Book of Mormon Devotional

Could Brandon Sanderson Have Saved the Nephites?

It’s all speculation, of course. But it’s the sort of Nephite revisionist history that Sanderson’s work opens the door for.

Brandon Sanderson is one of today’s most popular fiction writers. Books like Mistborn and Way of Kings have captured the hearts of millions—and some of Sanderson’s fans have asked if his Latter-day Saint faith influences their favorite storylines. In this interview, BYU’s Nick Frederick ponders a fun hypothetical: What if Nephites from the Book of Mormon had found an inspiring record like The Way of Kings?

Learn more about the Book of Mormon Studies Association and its upcoming conference, featuring a presentation about Brandon Sanderson and the Book of Mormon by Nick Frederick.

Table of Contents

Who is Brandon Sanderson?

Brandon Sanderson is a popular author of fantasy. He recently made the news by raising over forty million dollars on Kickstarter for four new novels to be released next year.

That’s part of the mystery of the Book of Mormon.

Brandon is also a member of the Church of Jesus Christ of Latter-day Saints and teaches creative writing courses at Brigham Young University.

How often do fans ask him how his Latter-day Saint faith influences his fiction?

I know he’s been asked this question on occasion by fans, including me. His response is that most similarities are just accidental, but that, at least in one case, there is an intentional allusion to the Book of Mormon.

Brandon Sanderson talks about how he writes writes characters with different religious beliefs.

Did Brandon Sanderson pattern the metal plates in Mistborn after the Book of Mormon?

When I read Mistborn I was intrigued by the possibility that Sanderson was influenced by his Latter-day Saint faith in this instance, as Latter-day Saints frequently hear about texts such as the Plates of Gold and the Plates of Brass. But when I asked Brandon he said any overlap was coincidental.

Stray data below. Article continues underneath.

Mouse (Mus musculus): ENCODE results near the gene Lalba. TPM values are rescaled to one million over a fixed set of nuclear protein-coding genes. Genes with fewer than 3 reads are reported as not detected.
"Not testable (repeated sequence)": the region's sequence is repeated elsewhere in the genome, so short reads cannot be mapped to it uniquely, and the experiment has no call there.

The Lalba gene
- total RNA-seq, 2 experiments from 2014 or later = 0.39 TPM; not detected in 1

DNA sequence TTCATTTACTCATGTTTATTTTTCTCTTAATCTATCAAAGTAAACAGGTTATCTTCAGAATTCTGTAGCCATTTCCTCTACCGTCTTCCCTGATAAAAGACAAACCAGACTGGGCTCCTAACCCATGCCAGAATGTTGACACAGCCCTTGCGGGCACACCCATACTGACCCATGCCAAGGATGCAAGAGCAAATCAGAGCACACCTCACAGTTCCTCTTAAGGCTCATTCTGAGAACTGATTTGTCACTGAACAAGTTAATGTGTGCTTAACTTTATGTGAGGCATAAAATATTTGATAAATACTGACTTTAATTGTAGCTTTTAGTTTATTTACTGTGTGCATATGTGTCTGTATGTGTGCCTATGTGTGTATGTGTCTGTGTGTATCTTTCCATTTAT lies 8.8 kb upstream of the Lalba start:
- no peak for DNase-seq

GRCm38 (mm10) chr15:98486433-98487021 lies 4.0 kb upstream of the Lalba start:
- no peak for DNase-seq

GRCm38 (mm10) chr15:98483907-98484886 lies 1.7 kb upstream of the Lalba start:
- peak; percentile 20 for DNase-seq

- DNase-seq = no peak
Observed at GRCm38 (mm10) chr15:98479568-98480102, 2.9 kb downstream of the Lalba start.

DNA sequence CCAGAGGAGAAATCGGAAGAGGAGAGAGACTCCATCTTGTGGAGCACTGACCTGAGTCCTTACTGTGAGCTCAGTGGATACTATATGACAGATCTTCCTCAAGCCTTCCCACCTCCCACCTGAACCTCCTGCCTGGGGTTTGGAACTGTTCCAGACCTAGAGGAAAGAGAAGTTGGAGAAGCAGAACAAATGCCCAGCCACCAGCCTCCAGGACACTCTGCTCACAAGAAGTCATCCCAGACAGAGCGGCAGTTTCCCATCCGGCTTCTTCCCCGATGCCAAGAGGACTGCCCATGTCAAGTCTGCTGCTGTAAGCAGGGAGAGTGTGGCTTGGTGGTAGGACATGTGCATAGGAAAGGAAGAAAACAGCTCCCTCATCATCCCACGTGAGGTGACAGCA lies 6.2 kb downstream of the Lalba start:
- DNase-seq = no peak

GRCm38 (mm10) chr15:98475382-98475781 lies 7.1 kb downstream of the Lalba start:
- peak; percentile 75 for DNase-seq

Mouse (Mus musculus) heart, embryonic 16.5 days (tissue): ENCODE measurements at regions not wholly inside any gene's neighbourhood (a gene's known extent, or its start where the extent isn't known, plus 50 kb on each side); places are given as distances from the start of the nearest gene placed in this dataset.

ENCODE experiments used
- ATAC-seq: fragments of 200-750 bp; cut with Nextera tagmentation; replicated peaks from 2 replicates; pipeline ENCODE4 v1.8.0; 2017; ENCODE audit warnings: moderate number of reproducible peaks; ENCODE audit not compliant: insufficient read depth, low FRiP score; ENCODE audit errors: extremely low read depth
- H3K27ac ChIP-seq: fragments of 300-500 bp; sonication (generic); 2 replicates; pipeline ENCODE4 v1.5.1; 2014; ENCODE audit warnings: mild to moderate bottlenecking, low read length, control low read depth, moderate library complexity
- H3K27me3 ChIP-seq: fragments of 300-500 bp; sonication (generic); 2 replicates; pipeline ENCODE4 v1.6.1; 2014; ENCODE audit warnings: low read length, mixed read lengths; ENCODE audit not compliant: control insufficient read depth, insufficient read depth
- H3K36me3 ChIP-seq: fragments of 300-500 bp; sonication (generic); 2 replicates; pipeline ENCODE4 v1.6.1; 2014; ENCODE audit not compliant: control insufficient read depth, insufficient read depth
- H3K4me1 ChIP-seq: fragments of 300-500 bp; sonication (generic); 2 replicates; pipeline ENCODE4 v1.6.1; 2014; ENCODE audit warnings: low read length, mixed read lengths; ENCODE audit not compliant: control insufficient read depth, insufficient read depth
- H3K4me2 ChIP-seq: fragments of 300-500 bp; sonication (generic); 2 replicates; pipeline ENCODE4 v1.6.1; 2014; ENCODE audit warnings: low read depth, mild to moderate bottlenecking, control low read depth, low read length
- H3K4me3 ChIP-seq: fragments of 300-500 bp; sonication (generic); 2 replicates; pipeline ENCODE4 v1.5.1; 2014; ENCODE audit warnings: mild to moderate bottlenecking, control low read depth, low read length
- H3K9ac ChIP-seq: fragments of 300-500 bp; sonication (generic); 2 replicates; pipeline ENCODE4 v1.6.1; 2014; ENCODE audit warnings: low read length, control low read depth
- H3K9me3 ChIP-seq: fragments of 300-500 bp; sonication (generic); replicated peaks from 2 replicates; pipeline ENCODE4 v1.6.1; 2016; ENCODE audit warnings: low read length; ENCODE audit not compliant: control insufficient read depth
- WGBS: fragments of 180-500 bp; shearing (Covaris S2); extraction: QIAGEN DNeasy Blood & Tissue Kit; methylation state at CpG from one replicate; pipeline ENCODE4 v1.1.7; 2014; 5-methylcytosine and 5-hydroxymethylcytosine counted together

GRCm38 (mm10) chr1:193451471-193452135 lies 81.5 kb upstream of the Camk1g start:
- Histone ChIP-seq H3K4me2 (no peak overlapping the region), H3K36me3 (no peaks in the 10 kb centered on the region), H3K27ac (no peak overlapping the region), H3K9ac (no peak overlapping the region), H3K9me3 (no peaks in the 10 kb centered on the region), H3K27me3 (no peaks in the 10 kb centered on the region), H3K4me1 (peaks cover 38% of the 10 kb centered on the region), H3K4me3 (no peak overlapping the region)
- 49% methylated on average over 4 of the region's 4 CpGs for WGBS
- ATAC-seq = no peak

What about apparent parallels between King Benjamin in the Book of Mormon and The Way of Kings?

This was another similarity I noticed. When I asked Brandon Sanderson about possible connections between The Way of Kings and King Benjamin he told me that this connection was intentional on his part.

Who are Nohaden and King Benjamin?


Nohadon (also called Bajerden) is a philosopher-king on a world called Roshar. Following a series of wars he manages to rebuild his kingdom. He leaves behind several important texts, the most famous being a work called The Way of Kings which has a major impact upon subsequent rulers on Roshar, including Dalinar—one of the three major characters in Sanderson’s The Way of Kings.

King Benjamin

King Benjamin was a Nephite monarch who managed to unite the Nephites and the Mulekites in a peaceful manner and left behind his own handbook on effective monarchy which can be read in Mosiah 2-5.

King Benjamin gave a sermon that some have compared to Christ’s Sermon on the Mount in about 124 B.C.

Sanderson reminds us that you can’t have one without the other.

When did King Benjamin gain the insights shared in his famous speech?

That’s part of the mystery of the Book of Mormon. Due to some of the Book of Mormon being lost, readers only encounter Benjamin as an old man preparing to abdicate in favor of his son Mosiah II. So it’s difficult to know when, exactly, Benjamin begins to develop the insights that make up his famous speech.

How does Brandon Sanderson hypothetically fill in King Benjamin’s past in the character of Nohaden?

This is one of the things I find most fascinating about Sanderson’s book. Sanderson portrays Nohadon as a man who only learns over a long period of time what it means to successfully rule. He is not the king at the end of his life that he is at the beginning.

By linking the two, Sanderson suggests a similar trajectory for Benjamin.

Readers of the Book of Mormon witness Benjamin’s destination, but we miss out on the journey. Sanderson reminds us that you can’t have one without the other.

Is there a connection in the Book of Mormon between King Mosiah II discovering the Jaredite plates and his subsequent dismantling of the kingship?